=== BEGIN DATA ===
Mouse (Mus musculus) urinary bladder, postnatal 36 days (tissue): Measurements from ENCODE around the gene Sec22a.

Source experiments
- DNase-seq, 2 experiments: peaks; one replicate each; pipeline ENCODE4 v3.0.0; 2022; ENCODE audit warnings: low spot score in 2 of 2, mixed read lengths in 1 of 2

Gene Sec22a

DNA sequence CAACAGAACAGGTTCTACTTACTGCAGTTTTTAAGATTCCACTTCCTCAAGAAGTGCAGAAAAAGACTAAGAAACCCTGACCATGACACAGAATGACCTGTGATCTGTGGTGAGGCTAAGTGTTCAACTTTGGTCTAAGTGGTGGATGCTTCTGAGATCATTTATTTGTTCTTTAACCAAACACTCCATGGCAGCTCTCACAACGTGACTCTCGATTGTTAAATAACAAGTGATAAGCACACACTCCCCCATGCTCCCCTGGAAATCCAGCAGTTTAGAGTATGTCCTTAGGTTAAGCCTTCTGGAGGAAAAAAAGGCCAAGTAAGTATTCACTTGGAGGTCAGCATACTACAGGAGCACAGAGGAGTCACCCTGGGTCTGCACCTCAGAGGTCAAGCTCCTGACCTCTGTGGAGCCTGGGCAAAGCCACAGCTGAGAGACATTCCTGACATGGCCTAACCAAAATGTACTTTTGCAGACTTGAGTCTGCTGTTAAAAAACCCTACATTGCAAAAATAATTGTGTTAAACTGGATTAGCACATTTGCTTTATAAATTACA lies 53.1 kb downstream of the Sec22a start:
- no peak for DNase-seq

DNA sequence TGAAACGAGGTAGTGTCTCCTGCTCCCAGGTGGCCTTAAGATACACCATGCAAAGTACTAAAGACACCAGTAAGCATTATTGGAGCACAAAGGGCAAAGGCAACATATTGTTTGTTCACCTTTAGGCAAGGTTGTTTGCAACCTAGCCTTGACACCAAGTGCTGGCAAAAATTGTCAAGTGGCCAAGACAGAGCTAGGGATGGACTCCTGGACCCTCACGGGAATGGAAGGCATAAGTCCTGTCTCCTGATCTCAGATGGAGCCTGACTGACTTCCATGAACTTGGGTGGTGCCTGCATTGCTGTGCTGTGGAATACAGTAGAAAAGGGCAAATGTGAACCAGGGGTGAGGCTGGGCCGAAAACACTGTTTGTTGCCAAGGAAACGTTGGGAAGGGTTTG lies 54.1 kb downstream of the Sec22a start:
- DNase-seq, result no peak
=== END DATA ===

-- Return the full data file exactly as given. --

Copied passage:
Mouse (Mus musculus) urinary bladder, postnatal 36 days (tissue): Measurements from ENCODE around the gene Sec22a.

Source experiments
- DNase-seq, 2 experiments: peaks; one replicate each; pipeline ENCODE4 v3.0.0; 2022; ENCODE audit warnings: low spot score in 2 of 2, mixed read lengths in 1 of 2

Gene Sec22a

DNA sequence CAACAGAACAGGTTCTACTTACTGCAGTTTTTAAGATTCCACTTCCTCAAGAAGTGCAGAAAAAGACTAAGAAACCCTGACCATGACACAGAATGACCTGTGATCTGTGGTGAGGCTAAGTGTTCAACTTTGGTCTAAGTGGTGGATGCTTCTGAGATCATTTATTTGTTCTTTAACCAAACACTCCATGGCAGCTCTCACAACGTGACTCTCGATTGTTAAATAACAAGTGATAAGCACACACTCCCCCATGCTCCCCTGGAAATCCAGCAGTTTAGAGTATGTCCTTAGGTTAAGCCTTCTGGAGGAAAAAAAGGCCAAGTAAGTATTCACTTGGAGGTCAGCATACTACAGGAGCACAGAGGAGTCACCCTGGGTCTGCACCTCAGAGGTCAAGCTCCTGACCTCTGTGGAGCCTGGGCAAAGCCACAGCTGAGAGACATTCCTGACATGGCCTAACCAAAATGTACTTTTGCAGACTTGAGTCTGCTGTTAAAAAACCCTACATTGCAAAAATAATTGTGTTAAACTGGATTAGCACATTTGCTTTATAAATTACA lies 53.1 kb downstream of the Sec22a start:
- no peak for DNase-seq

DNA sequence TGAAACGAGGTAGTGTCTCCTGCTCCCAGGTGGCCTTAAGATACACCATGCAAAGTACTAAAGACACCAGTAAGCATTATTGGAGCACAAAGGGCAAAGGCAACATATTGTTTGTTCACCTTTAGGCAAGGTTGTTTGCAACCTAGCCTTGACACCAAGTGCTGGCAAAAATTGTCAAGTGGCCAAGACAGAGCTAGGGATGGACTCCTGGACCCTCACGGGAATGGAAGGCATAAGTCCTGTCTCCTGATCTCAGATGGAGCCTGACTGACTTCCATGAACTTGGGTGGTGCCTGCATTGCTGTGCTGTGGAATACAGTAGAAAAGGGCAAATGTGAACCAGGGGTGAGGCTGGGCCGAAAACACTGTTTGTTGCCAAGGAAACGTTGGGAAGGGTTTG lies 54.1 kb downstream of the Sec22a start:
- DNase-seq, result no peak